Im­mune de­fi­cien­cies ex­plained

EQUUS - - Consultant­s -

Q: Last week I had to put down my 7-year-old Amer­i­can Sad­dle­bred due to an ill­ness called com­mon vari­able im­mun­od­e­fi­ciency (CVID). I had never heard of this dis­ease. In ret­ro­spect, I re­al­ize that all the lit­tle is­sues we had over the last two years were a sign of an im­mune sys­tem that was fail­ing. The care we re­ceived from the Univer­sity of Mis­souri Equine Clinic was won­der­ful, and I al­lowed my horse to be necrop­sied in the hopes that more can be learned about this dis­ease and that maybe one day my horse’s death could help save an­other horse’s life. Please let more EQUUS read­ers know about CVID. The con­clu­sion of this dis­ease is nearly al­ways death, and by the time you re­al­ize you have a ma­jor is­sue on your hands, it is too late. Re­becca Peck Lib­erty, Mis­souri

A: Im­mun­od­e­fi­cien­cies are rare con­di­tions in hu­mans and an­i­mals. They can be dif­fi­cult to di­ag­nose, and vet­eri­nar­i­ans may not con­sider them when ini­tially eval­u­at­ing a horse. We of­ten sus­pect an un­der­ly­ing fail­ure of the im­mune sys­tem when in­fec­tions with fevers oc­cur a few times dur­ing the year, and an­tibi­otics are needed more than once to fight them. When im­mun­od­e­fi­cien­cies are hered­i­tary they may man­i­fest in early age; those that we re­fer to as late-on­set man­i­fest later in life. In other cases, tran­sient im­mun­od­e­fi­ciency is caused by im­muno­sup­pres­sive drugs, mal­nu­tri­tion or cer­tain vi­ral in­fec­tions.

Dif­fer­ent kinds of im­mun­od­e­fi­cien­cies re­flect the im­mune sys­tem’s var­i­ous and over­lap­ping strate­gies for fight­ing diverse types of or­gan­isms, in­clud­ing bac­te­ria, viruses, fungi and par­a­sites. These strate­gies in­volve dif­fer­ent cell types and pro­teins that can pre­vent pathogens from in­vad­ing the

body and repli­cat­ing, pro­mote their re­moval and destruc­tion, and trig­ger in­flam­ma­tion or a state of alert­ness. If one of these strate­gies is not func­tional or ab­sent, cer­tain pathogens find a way to in­fect the body, which means that the dif­fer­ent types of im­mun­od­e­fi­ciency re­sult in dis­tinct sus­cep­ti­bil­ity to par­tic­u­lar pathogens. Nev­er­the­less, re­cur­rent in­fec­tions and fevers are com­mon fea­tures of im­mun­od­e­fi­cien­cies. An­timi­cro­bials may help con­trol them but, when the course of treat­ment is over, the in­fec­tion oc­curs again.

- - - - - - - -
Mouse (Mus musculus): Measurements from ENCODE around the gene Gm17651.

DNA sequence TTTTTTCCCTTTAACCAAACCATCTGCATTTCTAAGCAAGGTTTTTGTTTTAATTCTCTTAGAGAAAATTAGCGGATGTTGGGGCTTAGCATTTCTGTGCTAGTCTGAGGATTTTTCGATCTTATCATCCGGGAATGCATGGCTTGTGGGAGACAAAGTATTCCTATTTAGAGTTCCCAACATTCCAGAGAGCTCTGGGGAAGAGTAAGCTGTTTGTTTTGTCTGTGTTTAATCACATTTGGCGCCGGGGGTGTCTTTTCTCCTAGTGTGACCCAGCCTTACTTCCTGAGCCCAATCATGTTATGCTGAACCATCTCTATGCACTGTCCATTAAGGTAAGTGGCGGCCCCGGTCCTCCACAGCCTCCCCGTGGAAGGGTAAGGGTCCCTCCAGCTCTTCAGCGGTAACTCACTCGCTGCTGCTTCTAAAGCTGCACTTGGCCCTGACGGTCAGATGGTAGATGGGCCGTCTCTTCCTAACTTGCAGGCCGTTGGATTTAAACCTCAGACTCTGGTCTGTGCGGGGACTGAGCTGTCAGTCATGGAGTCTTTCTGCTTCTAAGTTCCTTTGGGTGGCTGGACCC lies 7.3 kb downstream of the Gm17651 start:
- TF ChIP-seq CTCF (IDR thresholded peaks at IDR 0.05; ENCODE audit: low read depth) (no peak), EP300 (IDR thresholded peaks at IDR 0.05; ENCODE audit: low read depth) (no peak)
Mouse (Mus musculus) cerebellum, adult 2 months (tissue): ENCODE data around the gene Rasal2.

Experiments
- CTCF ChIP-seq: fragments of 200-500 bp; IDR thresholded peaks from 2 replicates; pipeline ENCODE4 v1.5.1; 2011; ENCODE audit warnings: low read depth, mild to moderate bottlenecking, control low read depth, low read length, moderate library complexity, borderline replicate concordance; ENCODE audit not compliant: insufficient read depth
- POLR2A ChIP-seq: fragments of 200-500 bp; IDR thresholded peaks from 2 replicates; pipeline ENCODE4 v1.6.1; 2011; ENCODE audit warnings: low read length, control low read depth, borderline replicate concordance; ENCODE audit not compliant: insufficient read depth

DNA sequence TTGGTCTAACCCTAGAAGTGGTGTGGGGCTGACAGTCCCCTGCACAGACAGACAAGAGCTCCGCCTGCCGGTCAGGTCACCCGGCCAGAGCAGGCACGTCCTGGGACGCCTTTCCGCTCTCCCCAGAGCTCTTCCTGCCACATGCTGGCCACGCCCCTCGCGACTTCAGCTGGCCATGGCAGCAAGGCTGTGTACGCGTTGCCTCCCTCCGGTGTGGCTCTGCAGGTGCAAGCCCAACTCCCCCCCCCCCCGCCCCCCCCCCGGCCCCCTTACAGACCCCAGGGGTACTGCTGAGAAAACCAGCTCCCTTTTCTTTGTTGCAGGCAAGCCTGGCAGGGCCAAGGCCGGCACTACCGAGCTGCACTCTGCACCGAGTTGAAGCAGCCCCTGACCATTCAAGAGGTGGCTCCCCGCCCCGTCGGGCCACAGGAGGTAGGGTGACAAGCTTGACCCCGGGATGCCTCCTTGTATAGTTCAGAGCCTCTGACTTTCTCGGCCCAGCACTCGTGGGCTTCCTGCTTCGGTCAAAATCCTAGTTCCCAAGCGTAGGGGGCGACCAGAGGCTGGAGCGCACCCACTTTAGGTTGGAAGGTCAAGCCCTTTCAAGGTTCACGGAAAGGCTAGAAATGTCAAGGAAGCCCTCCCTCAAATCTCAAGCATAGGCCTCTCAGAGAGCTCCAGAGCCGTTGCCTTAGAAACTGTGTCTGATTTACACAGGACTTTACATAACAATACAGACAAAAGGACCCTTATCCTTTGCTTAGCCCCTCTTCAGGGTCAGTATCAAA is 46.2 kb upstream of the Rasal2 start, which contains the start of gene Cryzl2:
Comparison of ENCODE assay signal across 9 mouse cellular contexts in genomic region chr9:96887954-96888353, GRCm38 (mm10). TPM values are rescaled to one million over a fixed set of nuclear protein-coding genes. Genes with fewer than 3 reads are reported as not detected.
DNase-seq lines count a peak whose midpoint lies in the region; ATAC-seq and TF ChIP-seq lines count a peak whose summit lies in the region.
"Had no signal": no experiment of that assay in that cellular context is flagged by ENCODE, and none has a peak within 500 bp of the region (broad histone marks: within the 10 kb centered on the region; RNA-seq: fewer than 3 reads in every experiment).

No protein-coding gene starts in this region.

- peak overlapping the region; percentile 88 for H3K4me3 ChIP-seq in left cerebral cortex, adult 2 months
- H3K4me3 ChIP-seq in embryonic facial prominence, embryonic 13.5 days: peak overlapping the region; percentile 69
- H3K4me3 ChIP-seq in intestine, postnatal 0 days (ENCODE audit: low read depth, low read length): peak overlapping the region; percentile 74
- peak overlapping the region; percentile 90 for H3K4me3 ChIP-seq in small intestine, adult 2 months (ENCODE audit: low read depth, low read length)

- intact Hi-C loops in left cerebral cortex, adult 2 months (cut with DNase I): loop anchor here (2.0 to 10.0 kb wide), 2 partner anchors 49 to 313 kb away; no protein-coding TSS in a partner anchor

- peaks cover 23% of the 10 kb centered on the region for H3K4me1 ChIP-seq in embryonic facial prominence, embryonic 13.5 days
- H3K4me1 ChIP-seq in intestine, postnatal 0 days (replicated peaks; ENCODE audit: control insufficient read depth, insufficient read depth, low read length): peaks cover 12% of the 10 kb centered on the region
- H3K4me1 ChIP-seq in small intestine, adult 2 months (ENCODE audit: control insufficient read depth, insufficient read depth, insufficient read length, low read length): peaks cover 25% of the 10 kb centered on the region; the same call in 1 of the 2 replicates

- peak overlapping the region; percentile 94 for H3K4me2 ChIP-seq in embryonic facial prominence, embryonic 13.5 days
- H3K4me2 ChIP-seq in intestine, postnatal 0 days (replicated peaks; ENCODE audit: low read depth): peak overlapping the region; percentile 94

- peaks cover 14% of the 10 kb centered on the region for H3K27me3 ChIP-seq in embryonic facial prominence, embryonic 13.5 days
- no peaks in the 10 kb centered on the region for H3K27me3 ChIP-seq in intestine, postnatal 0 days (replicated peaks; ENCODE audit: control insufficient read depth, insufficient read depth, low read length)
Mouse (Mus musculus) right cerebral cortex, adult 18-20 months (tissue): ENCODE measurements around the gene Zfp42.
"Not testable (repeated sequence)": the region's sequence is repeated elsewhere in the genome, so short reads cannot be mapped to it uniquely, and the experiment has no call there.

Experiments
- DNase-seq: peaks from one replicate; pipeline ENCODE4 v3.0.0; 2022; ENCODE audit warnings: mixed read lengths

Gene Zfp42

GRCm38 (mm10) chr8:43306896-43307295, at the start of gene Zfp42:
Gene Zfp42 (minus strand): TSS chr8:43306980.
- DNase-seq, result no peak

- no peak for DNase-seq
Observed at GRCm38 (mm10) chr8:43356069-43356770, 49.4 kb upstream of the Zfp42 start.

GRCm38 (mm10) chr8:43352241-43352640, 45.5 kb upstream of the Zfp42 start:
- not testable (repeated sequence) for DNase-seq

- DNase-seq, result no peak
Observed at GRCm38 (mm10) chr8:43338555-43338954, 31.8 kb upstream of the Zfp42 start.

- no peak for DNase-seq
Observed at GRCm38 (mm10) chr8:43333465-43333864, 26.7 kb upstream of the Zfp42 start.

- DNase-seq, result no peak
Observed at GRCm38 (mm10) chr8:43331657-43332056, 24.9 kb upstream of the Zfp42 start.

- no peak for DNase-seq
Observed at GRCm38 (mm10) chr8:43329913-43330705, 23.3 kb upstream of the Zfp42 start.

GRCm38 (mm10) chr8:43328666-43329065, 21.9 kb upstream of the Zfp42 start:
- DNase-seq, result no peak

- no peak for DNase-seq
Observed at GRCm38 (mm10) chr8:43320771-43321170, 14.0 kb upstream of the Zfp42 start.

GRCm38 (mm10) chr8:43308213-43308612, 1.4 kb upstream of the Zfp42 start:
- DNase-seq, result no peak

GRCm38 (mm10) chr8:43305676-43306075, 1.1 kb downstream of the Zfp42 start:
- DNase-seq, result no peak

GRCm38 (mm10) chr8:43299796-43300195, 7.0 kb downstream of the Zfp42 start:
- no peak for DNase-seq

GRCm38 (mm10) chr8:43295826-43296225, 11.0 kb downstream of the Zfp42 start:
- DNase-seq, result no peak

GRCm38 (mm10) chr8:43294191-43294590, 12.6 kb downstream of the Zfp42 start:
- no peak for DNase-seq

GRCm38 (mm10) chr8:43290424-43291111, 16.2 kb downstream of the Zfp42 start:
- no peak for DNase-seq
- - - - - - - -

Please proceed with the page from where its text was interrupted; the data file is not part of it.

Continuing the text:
Com­mon vari­able im­mun­od­e­fi­ciency (CVID) in the horse is a late-on­set im­muno­logic dis­or­der of in­ad­e­quate an­ti­body pro­duc­tion. Most horses with this con­di­tion are re­ported to have had a healthy life un­til re­cur­rent bac­te­rial in­fec­tions and fevers start to oc­cur, usu­ally af­ter 10 years of age (horses di­ag­nosed with CVID have been as young as 2 years and as old as 23). The con­di­tion can ap­pear in any breed and both gen­ders can be af­fected. The clin­i­cal signs in­clude re­peated episodes of pneu­mo­nia, si­nusi­tis or di­ar­rhea; in­fec­tion of the ab­dom­i­nal cav­ity and liver; in­flam­ma­tion of the eye; skin ab­scesses; menin­gi­tis or neu­ro­logic dis­or­ders; and sus­cep­ti­bil­ity to gas­troin­testi­nal par­a­sites. Weight loss and/or mus­cle loss are com­mon. In­fec­tions are of­ten caused by com­mon types of bac­te­ria.

Blood test­ing in a horse with CVID shows low an­ti­body lev­els, specif­i­cally the serum con­cen­tra­tions of the an­ti­bod­ies IgG and IgM. Typ­i­cally, the cells that pro­duce an­ti­bod­ies, named B cells are also low be­cause their pro­duc­tion in the bone mar­row is im­paired. In some cases, the B cells de­velop, but they do not func­tion prop­erly. The lymph nodes in horses with CVID also tend to be small and lack B cells.

A di­ag­no­sis of CVID can be made based on a horse’s clin­i­cal his­tory of re­cur­rent bac­te­rial in­fec­tions com­bined with im­muno­logic test­ing of blood sam­ples. Some cases may be con­firmed by ex­am­in­ing the lymph nodes dur­ing a necropsy and rul­ing out other dis­eases, such as lym­phoma. There is no ge­netic test avail­able since no ge­netic mu­ta­tions re­lat­ing to CVID have been iden­ti­fied.

To date, CVID is a fa­tal dis­ease in horses. Some cases may be man­aged for a few years with an­tibi­otic ther­apy, but even­tu­ally the re­cur­rent bac­te­rial in­fec­tions will be­come over­whelm­ing. An­ti­body re­place­ment ther­apy has been suc­cess­ful in treat­ing hu­man pa­tients with CVID but is not cost-ef­fec­tive in horses. Bone mar­row trans­plan­ta­tion was at­tempted in one horse but proved to be dif­fi­cult. Stud­ies are cur­rently un­der­way to ex­plore the use of stem cells to re­store B cell pro­duc­tion in the bone mar­row of af­fected horses.

Please ac­cept our con­do­lences for the loss of your horse. We share your hope that what we’ve learned will help us to one day be able to cure this dread­ful dis­ease.

M. Ju­lia B. Felippe, MedVet, MS,

PhD, DACVIM Cor­nell Univer­sity Col­lege of

Vet­eri­nary Medicine Ithaca, New York.

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